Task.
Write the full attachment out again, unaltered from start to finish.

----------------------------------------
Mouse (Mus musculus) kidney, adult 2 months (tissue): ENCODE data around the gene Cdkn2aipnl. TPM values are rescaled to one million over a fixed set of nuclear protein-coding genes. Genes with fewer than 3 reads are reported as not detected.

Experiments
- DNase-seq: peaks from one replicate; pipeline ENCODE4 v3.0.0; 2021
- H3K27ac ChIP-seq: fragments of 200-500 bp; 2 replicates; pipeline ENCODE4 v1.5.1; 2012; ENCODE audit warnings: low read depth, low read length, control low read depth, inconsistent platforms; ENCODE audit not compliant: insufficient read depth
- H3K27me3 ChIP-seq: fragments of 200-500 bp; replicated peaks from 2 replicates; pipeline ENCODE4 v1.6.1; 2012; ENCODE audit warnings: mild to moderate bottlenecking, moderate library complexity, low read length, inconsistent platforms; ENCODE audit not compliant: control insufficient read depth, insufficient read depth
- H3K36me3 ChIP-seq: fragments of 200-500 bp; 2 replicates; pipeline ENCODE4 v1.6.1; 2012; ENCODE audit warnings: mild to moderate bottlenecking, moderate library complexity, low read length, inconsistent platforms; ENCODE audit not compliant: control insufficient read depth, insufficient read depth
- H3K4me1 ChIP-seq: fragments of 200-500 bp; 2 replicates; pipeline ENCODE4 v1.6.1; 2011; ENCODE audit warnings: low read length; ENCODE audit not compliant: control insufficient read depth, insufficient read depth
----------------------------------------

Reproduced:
Mouse (Mus musculus) kidney, adult 2 months (tissue): ENCODE data around the gene Cdkn2aipnl. TPM values are rescaled to one million over a fixed set of nuclear protein-coding genes. Genes with fewer than 3 reads are reported as not detected.

Experiments
- DNase-seq: peaks from one replicate; pipeline ENCODE4 v3.0.0; 2021
- H3K27ac ChIP-seq: fragments of 200-500 bp; 2 replicates; pipeline ENCODE4 v1.5.1; 2012; ENCODE audit warnings: low read depth, low read length, control low read depth, inconsistent platforms; ENCODE audit not compliant: insufficient read depth
- H3K27me3 ChIP-seq: fragments of 200-500 bp; replicated peaks from 2 replicates; pipeline ENCODE4 v1.6.1; 2012; ENCODE audit warnings: mild to moderate bottlenecking, moderate library complexity, low read length, inconsistent platforms; ENCODE audit not compliant: control insufficient read depth, insufficient read depth
- H3K36me3 ChIP-seq: fragments of 200-500 bp; 2 replicates; pipeline ENCODE4 v1.6.1; 2012; ENCODE audit warnings: mild to moderate bottlenecking, moderate library complexity, low read length, inconsistent platforms; ENCODE audit not compliant: control insufficient read depth, insufficient read depth
- H3K4me1 ChIP-seq: fragments of 200-500 bp; 2 replicates; pipeline ENCODE4 v1.6.1; 2011; ENCODE audit warnings: low read length; ENCODE audit not compliant: control insufficient read depth, insufficient read depth